Well, I certainly didn’t see that coming.
I did criticize Shokugeki no Souma last week on the grounds of being a bit too predictable at times, so I guess I should be happy that this episode took such an unexpected turn (for me, anyway). But an asspull is still an asspull, so it’d be fair to say I’m of mixed mind about this week’s result of the Hayama vs. Kurokiba match. I’m not sure there would have been a “predictable” result along the lines of Souma defeating Mimasaka, though – it felt like Souma had more unfinished business with Kurokiba, but it wasn’t a slam-dunk either way.
But this? Boy, I dunno. The matchup itself was a relatively interesting one, though obviously of secondary importance to the series since Souma-kun wasn’t involved. You certainly had a Yin-Yang dynamic here, white vs. dark, regal and refined vs. raw and savage (and it case that wasn’t obvious enough, we were certainly beaten over the head with it). I have my issues with Ryuu-kun, who I still think is too defined as a character by another character (though not as badly as Hisako is), but his combat style makes a nice contrast with Hayama.
That the fight itself was a bit anti-climactic was probably inevitable – it was only given half an episode compared to the two Souma’s match with Mimasaka got. I’m not a huge fan of eel, and I thought Kurokiba’s loosely matelote-inspried dish felt a bit too Japanese, given the themes of the competition (I actually thought the brioche was the most appetizing part). So chalk Hayama’s duck breast as the dish I’d have been more inclined to favor, though I could see where some might consider his aroma-driven cooking style a bit too austere. A dish as fatty and rich as duck breast desperately needs that kind of light touch, though.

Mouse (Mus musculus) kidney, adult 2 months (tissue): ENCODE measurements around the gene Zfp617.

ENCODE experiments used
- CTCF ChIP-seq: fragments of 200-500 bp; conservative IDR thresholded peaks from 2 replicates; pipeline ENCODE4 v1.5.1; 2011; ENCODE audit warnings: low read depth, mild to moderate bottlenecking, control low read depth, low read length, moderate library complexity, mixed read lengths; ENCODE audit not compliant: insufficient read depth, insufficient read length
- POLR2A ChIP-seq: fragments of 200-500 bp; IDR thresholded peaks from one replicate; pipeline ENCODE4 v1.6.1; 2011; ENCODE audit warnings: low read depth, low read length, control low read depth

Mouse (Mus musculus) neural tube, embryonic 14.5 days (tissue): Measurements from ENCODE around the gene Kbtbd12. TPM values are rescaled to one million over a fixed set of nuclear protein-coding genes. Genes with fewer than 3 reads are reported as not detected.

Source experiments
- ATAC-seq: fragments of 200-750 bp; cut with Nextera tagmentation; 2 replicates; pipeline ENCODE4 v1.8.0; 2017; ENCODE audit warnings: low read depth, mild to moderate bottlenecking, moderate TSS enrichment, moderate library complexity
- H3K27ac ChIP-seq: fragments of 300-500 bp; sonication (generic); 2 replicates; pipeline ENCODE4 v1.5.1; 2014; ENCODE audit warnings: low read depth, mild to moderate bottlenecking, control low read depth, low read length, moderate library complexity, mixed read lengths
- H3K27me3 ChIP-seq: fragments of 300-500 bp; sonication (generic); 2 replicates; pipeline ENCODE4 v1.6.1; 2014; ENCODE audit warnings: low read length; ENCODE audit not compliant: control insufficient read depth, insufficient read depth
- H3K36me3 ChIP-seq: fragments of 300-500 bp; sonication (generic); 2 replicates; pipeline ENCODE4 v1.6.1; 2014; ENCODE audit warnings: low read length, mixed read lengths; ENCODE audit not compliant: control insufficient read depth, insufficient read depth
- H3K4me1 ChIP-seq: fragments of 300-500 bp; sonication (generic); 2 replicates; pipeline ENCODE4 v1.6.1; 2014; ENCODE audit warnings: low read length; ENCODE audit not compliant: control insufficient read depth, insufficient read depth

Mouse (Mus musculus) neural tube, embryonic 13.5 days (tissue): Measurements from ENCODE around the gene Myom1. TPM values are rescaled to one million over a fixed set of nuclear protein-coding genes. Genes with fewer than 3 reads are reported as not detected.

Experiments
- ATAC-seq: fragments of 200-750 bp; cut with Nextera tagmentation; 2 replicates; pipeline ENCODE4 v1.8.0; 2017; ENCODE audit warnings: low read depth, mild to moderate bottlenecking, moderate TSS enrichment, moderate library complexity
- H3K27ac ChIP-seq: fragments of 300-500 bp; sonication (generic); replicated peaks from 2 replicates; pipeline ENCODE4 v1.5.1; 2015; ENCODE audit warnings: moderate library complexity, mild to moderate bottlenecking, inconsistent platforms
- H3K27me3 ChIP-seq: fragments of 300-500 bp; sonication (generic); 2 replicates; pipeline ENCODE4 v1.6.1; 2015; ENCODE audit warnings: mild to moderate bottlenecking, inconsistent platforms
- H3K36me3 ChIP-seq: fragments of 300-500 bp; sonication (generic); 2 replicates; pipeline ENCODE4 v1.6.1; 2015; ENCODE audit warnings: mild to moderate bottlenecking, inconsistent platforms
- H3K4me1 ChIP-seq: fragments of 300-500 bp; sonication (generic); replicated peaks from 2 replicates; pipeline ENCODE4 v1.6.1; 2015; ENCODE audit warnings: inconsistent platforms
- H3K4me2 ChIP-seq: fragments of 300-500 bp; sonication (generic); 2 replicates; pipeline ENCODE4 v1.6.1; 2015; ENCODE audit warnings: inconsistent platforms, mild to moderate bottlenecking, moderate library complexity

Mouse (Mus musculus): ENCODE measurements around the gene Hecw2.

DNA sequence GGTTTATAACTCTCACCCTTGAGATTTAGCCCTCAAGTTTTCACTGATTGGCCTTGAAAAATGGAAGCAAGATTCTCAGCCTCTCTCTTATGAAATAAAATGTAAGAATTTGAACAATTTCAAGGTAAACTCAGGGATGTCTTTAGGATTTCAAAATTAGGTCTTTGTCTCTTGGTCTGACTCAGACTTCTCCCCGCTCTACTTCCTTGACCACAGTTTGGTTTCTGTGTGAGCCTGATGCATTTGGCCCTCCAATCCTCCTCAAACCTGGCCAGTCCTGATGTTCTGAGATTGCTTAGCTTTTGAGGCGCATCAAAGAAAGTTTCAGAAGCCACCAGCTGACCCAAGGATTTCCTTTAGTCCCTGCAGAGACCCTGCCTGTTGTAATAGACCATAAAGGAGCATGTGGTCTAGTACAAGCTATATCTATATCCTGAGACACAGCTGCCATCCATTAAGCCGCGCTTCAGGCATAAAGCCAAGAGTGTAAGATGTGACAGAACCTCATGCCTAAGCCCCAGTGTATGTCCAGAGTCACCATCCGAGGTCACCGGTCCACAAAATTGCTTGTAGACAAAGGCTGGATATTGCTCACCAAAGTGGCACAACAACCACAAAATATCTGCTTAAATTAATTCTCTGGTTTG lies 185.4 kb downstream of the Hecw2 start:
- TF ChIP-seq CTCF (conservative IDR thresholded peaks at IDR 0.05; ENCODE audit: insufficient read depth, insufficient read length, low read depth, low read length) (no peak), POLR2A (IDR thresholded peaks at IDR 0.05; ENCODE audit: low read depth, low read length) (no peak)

This tie-game result just doesn’t sit well with me. As far as I’m concerned it’s unfair to Souma, because he did something neither of his future opponents did – he vanquished his opponent. He’s being punished by having his chances (narrative imperative aside) reduced to one-in-three despite having held up his end of the bargain. He did everything that was asked of him and won his semi-final. So why should he be punished because a judge couldn’t make up her mind? There’s also the matter of there being no precedent for this in the mythology, internally or externally. That’s by definition an asspull, pretty much, and that’s almost never a good dramatic move.